Wednesday, June 3, 2015

A Season of Arsenal Ribbons

Seeking the superlatives of Arsenal's 2014-15 season, we could find a bounty in the 4-0 FA Cup Final victory over Aston Villa. It featured contenders for goal of the season in Alexis Sanchez's magnificent second-half strike, for the year's best midfield performance from Santi Cazorla and Mesut Özil, for its most canny and organized defensive display, and for its most confident goalkeeping work.

To call off the search with Saturday's match, though, would be to neglect many captivating events, performances, and developments since August 2014. You'll no doubt read and hear many opinions on the standard categories, such as goal of the season and player of the season, in upcoming days.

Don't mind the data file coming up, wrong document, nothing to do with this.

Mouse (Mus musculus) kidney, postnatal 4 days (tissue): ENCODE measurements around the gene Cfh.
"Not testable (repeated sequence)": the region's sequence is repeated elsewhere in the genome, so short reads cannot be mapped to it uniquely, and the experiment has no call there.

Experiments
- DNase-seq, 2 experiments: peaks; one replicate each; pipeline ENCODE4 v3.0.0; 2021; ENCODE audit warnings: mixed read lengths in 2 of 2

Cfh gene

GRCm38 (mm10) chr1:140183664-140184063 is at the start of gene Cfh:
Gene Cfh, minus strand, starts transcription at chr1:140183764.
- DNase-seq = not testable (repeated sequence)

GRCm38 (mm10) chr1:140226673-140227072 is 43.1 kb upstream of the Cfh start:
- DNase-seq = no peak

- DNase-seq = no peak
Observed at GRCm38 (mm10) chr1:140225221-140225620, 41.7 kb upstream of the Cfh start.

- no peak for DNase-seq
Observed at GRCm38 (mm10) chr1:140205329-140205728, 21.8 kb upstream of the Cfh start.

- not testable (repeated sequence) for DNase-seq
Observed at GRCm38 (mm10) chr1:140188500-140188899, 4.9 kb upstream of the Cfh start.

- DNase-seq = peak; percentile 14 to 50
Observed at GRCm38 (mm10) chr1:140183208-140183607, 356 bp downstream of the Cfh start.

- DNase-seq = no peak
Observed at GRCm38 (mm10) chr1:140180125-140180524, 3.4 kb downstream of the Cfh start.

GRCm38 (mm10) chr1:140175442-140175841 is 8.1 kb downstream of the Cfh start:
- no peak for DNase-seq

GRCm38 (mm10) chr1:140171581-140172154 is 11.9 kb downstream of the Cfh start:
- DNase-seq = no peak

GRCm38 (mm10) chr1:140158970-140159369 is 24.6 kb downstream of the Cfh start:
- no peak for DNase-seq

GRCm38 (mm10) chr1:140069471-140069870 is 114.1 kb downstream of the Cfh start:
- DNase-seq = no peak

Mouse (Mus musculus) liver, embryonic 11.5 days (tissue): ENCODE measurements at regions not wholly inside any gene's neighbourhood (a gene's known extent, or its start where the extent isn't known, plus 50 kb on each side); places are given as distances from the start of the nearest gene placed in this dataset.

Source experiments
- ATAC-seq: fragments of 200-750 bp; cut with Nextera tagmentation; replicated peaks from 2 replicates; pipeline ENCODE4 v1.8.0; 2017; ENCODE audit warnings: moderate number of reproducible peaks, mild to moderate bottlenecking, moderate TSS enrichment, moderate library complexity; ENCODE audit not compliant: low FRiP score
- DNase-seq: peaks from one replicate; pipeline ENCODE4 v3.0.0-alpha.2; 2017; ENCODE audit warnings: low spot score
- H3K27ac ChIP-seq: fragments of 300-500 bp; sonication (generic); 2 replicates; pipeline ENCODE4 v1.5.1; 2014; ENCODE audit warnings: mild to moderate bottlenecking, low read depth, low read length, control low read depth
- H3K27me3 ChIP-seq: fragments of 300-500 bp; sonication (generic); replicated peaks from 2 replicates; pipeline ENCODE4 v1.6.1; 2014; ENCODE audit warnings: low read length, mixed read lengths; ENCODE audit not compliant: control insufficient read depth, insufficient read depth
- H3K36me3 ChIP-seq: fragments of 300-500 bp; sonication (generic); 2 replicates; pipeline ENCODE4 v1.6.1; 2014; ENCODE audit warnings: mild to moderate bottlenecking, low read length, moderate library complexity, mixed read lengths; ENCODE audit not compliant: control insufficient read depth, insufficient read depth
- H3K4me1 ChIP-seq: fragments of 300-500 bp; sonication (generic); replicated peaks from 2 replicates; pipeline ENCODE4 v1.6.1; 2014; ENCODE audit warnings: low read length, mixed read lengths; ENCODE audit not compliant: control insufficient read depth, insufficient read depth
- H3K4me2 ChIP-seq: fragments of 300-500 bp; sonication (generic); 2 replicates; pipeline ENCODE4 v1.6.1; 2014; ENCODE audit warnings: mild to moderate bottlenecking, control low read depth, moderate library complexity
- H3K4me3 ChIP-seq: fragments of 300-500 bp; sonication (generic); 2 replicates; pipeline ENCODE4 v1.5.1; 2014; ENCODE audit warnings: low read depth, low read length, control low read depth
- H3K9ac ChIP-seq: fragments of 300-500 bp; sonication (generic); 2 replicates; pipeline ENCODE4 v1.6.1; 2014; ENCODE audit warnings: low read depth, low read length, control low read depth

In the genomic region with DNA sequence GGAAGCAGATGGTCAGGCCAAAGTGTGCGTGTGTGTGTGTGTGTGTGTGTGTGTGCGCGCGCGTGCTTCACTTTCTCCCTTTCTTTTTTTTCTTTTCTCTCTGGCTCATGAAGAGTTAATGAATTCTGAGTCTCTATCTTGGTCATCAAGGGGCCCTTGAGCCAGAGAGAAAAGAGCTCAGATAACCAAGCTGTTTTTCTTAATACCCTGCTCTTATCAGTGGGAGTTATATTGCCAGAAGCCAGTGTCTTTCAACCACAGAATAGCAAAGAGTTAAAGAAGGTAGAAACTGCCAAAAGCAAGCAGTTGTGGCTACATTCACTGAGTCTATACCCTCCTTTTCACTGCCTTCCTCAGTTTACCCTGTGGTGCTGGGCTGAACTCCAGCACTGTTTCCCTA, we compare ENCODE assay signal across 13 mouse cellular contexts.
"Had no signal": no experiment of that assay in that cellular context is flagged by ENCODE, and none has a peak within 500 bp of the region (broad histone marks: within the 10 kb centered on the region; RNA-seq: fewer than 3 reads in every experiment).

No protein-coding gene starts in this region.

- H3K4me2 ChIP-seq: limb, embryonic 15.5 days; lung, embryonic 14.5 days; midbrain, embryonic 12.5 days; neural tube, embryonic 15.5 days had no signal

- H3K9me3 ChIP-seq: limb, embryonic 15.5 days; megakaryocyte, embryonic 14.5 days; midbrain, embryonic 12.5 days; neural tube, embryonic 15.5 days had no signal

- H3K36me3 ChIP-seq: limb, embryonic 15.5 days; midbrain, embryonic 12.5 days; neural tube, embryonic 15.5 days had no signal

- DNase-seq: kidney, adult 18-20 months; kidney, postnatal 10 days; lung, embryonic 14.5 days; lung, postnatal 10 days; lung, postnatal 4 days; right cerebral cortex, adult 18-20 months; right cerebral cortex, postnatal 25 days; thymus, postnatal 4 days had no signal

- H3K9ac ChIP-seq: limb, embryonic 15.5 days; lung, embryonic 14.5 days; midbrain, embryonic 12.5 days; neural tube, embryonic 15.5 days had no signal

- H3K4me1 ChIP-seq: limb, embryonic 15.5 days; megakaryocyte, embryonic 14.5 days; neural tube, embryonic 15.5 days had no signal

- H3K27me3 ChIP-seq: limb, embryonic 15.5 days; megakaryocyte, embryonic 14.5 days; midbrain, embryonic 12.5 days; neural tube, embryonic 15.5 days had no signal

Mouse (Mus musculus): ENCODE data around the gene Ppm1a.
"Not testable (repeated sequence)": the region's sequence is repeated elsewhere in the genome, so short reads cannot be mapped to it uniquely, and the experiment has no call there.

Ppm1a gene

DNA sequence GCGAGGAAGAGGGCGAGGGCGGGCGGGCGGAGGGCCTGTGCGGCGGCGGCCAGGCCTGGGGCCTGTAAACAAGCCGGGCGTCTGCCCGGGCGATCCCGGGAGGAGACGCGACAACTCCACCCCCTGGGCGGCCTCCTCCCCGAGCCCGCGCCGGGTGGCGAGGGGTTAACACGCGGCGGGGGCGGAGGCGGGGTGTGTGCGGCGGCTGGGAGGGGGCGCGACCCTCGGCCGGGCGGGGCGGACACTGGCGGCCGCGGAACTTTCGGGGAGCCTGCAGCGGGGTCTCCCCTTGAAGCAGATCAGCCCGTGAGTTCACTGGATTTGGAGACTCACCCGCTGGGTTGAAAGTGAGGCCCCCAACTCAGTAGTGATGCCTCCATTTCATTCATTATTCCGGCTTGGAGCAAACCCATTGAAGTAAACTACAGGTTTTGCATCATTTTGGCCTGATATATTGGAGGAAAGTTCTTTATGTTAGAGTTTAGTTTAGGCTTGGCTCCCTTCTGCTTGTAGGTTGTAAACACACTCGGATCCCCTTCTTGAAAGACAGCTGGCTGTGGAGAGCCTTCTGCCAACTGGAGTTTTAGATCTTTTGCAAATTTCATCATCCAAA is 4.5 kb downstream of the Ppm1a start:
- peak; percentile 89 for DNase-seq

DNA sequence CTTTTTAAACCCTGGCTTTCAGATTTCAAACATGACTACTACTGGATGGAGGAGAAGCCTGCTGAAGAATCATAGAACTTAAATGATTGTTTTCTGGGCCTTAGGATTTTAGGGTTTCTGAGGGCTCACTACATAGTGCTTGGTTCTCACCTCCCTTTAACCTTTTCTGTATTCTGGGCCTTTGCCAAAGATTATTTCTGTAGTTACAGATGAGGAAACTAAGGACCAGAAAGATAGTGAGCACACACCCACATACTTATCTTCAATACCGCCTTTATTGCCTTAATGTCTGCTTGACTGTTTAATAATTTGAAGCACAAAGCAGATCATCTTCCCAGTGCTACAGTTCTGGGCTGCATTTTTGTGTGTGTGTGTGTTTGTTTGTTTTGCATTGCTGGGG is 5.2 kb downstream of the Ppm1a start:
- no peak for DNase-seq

I've chosen a different framework to describe what this Arsenal season offered: Nine perhaps offbeat categories to capture the entertainment, engagement, and (rarely) enragement sparked by the 2014-15 Arsenal team. Within each category, I identified three standouts and bestowed them with ribbons. This seems an apt award system after Saturday's Cup Final success: Yellow goes to the top choice in each category; the second choice gets a red ribbon; third earns a white one.

Moment of the season

Yellow: Danny Welbeck's goal against Manchester United (a), FA Cup (appears at 3:20 mark of this video)
Red: Olivier Giroud's goal against Manchester City (a), Premier League (1:35 mark of this video)